15/03/2017 12:50 PM AEDT | Updated 15/03/2017 7:44 PM AEDT

Australia's Next Test Pitch In India Looks A Little Like This

Will India reap what they mow?

De Agostini Picture Library
OK, so that's actually the dry bed of Lake Eyre, but you'll allow us a little artistic license.

There are concerned rumblings, as you knew there would be, about the cricket pitch which will be used in the third Test between Australia and India which starts on Thursday in the north-eastern city of Ranchi.

This whole series, pitches have been as much a part of the story as the cricket played upon them. While Australia won't say it, they're none too pleased with Indian pitches which are prepared both to suit their own spinners, and to negate the advantage of Australia's superior pace attack.

Cricket's governing body the ICC has voiced its concern. Overnight, match referee Chris Broad of England rated the pitch used in the second Test in Bengaluru as "below average". That came after he assessed the pitch in the first Test in Pune as "poor".

As we told you a weeks ago, this is no accident of gardening. It's not like when you're in the backyard at home and oops, you set the lawnmower blades too low and turn the turf to bare earth.

Indian curators often sweep their pitches with steel brooms (and worse) in order to scuff a surface that might otherwise be pristine and fairer to both teams' style of play.

And get this. It just so happens that the pitches on Indian grounds used in Test matches look NOTHING like the ones used in IPL Twenty20 matches on the very same arenas.

As an example, Steve Smith will soon take a month off international cricket duties to play T20 cricket in Pune. Last year, the smooth, grassy pitches he played on looked absolutely nothing like the dustbowl served up three weeks ago in the first Test. Imagine that.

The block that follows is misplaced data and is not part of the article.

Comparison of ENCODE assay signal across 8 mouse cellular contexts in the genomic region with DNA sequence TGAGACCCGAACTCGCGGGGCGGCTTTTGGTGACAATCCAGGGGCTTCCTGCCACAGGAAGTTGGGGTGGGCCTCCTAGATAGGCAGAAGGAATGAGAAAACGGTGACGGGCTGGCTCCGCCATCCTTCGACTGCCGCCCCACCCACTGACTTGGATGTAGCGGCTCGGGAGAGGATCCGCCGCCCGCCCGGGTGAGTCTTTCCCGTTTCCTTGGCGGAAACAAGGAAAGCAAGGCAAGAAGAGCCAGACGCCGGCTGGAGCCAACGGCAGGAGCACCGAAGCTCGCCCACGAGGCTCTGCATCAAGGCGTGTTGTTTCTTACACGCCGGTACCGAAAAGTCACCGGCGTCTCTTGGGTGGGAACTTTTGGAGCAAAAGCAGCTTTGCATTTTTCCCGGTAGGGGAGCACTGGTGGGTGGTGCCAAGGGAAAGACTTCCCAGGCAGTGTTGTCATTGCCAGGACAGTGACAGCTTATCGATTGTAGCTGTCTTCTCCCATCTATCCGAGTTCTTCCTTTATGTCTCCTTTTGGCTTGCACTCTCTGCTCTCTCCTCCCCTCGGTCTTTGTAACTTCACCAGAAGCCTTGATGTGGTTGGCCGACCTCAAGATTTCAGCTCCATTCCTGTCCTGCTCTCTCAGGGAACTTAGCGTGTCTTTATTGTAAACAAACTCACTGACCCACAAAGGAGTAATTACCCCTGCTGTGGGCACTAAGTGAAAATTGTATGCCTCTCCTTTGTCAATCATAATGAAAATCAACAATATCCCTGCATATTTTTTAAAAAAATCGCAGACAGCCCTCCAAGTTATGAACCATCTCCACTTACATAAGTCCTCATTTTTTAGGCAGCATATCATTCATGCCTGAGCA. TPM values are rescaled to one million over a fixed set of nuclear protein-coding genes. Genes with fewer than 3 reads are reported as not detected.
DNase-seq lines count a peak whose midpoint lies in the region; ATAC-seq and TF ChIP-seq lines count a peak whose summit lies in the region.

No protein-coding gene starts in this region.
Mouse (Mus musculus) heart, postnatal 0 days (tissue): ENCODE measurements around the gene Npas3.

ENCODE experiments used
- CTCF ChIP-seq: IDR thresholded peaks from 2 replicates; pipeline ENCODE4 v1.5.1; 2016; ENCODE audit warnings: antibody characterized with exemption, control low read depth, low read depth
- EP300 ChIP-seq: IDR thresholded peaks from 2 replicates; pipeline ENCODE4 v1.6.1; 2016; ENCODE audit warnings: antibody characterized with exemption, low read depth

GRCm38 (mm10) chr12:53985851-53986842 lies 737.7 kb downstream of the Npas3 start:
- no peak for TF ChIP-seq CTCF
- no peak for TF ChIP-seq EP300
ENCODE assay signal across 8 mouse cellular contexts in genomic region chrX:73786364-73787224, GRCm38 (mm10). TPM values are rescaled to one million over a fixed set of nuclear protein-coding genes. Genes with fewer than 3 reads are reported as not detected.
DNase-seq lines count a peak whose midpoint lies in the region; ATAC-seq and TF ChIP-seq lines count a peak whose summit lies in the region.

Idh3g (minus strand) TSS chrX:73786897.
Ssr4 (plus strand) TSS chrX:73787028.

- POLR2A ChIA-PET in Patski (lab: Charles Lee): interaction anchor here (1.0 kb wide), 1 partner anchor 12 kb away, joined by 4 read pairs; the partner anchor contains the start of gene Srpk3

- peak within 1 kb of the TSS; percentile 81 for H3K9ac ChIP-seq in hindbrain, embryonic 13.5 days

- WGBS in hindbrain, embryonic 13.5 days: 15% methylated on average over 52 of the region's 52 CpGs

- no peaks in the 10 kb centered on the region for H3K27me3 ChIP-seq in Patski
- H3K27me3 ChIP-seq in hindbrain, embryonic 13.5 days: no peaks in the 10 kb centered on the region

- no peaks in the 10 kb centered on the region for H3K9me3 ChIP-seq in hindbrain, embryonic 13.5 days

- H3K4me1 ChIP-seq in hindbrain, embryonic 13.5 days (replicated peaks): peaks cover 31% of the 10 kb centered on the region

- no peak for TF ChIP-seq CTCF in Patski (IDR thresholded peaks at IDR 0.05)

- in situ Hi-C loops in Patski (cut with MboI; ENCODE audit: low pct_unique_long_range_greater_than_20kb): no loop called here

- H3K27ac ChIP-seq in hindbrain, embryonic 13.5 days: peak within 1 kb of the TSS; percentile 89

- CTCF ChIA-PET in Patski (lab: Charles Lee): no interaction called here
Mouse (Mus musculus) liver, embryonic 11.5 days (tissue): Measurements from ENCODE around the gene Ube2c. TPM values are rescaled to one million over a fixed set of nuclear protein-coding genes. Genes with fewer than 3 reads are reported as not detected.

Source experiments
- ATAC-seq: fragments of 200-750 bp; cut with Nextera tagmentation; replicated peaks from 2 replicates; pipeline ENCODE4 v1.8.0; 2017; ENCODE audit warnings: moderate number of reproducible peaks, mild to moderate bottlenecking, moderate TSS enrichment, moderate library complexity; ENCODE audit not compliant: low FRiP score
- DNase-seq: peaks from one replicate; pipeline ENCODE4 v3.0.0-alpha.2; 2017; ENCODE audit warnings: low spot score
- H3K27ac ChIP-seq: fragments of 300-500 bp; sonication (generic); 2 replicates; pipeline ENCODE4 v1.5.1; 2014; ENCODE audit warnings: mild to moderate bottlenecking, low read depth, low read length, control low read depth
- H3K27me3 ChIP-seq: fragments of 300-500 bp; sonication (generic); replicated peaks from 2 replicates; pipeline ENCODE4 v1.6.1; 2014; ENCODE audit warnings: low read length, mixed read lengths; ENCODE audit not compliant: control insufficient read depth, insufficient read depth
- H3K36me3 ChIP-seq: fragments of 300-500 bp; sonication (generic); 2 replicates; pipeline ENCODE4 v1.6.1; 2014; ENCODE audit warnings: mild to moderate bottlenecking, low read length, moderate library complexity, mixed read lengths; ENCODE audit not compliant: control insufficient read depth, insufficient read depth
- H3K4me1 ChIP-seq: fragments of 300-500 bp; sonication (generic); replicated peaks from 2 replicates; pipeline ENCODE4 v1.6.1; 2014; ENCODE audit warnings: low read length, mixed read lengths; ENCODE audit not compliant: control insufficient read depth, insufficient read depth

And so we move on to the JSCA International Stadium Complex in Ranchi, where no Test match has ever been played. If the whispers are true, the 20 metres trip of "grass" is going to be the worst yet in the series.

One reporter who's on the spot said it looks like it's already been played on. It'll be interesting to see how it's rated after the match. But for now, you should know that four of the seven Full-Member pitches rated "poor" or "unfit" (unfit is the level below poor) have been in India. (The ICC began monitoring pitches in 2006.)

Meanwhile, this four match Test series is 1-1. Australia need just one win to retain the Border-Gavaskar trophy. Rarely has the prospect of a drawn series been such a desirable result for a country like Australia which is usually all about winning.

What we're not about is whining, and that's why you haven't heard a peep from the Aussies about pitches which many outside observers believe flagrantly disrespect the spirit of cricket.